Procurement in Supply Chains when the End-Product Exhibits the “Weakest Link” Property
Date of this Version
We consider a supply chain with one manufacturer who assemble s an end-product using multiple outsourced parts. The end-product exhibits the “weakest-link” property, such that if any of its component parts fails, the end-product fails. Th e supplier of each component part can improve the (uncertain) quality of her parts by exerting costly effort that is unobservable to the manufacturer and is non-contractible. We analyze three possible contractual agreements between the manufacturer and suppliers: Acceptable Quality Level (AQL), Quality – Based Incentive Pricing (Q – Pricing) and Group Warranty. Under AQL, the manufacture r inspects all incoming parts, bu t establishes different quality thresholds and pays the suppliers different amount s for achieving the different thresholds. Under Q - Pricing, the manufacturer also inspects all incoming parts but pays each supplier a constant amount for each good part. Under Group Warranty there is no testing of the individual parts; instead all suppliers are responsible for any failed end-product . We compare the efficiency of these three contractual arrangements as a function of the exogenous variables.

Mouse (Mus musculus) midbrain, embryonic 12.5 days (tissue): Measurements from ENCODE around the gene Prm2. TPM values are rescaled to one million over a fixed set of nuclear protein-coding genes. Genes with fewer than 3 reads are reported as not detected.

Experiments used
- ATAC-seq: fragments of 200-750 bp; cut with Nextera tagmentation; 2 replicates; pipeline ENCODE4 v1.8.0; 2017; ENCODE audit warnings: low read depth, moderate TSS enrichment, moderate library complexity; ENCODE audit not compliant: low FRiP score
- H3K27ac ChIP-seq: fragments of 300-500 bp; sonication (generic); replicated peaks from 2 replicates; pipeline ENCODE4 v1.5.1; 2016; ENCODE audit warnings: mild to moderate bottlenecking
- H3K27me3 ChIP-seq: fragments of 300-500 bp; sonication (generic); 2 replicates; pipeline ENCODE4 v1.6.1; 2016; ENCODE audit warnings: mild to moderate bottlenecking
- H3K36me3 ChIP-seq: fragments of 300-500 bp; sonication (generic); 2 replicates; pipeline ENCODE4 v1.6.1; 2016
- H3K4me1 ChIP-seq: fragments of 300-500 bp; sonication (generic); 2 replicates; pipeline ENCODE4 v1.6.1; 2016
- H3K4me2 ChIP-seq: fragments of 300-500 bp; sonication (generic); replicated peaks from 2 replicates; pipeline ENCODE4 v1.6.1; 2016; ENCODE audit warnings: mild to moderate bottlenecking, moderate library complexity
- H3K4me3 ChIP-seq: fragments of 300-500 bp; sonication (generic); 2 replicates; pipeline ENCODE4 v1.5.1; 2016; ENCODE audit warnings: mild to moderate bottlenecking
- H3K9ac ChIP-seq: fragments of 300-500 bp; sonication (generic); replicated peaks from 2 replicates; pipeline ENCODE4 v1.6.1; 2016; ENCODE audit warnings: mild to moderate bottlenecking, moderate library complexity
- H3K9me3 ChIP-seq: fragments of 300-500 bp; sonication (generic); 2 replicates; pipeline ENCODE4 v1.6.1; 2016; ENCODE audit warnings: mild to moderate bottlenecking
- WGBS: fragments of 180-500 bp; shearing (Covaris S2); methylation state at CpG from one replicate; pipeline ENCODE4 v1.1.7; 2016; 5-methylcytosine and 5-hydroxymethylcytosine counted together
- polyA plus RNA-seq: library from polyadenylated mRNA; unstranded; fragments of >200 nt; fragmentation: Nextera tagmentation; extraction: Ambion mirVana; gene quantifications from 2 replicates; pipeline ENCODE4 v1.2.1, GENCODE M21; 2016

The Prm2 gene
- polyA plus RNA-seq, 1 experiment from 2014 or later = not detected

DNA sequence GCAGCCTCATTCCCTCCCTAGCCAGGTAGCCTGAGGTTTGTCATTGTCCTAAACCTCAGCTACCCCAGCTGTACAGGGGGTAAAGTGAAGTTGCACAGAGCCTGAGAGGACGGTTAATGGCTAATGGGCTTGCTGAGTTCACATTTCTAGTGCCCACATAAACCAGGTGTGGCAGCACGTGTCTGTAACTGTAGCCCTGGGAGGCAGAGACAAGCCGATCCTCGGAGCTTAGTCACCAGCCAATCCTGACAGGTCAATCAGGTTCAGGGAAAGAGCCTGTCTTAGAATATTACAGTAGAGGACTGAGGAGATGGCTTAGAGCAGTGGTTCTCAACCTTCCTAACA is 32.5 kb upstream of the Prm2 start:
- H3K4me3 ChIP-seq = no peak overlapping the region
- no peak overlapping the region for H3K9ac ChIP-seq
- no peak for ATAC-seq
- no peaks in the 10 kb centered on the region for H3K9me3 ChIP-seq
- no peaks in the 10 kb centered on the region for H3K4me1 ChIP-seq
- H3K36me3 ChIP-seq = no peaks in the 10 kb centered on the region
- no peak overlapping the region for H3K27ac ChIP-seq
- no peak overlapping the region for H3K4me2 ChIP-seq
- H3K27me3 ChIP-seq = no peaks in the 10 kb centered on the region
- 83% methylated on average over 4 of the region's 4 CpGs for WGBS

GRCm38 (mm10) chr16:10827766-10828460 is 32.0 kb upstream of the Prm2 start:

supply, end-product, weakest, link
Baiman, S., Netessine, S., & Kunreuther, H. (2004). Procurement in Supply Chains when the End-Product Exhibits the “Weakest Link” Property. 1-46. http://dx.doi.org/10.2139/ssrn.2077640
Date Posted: 27 November 2017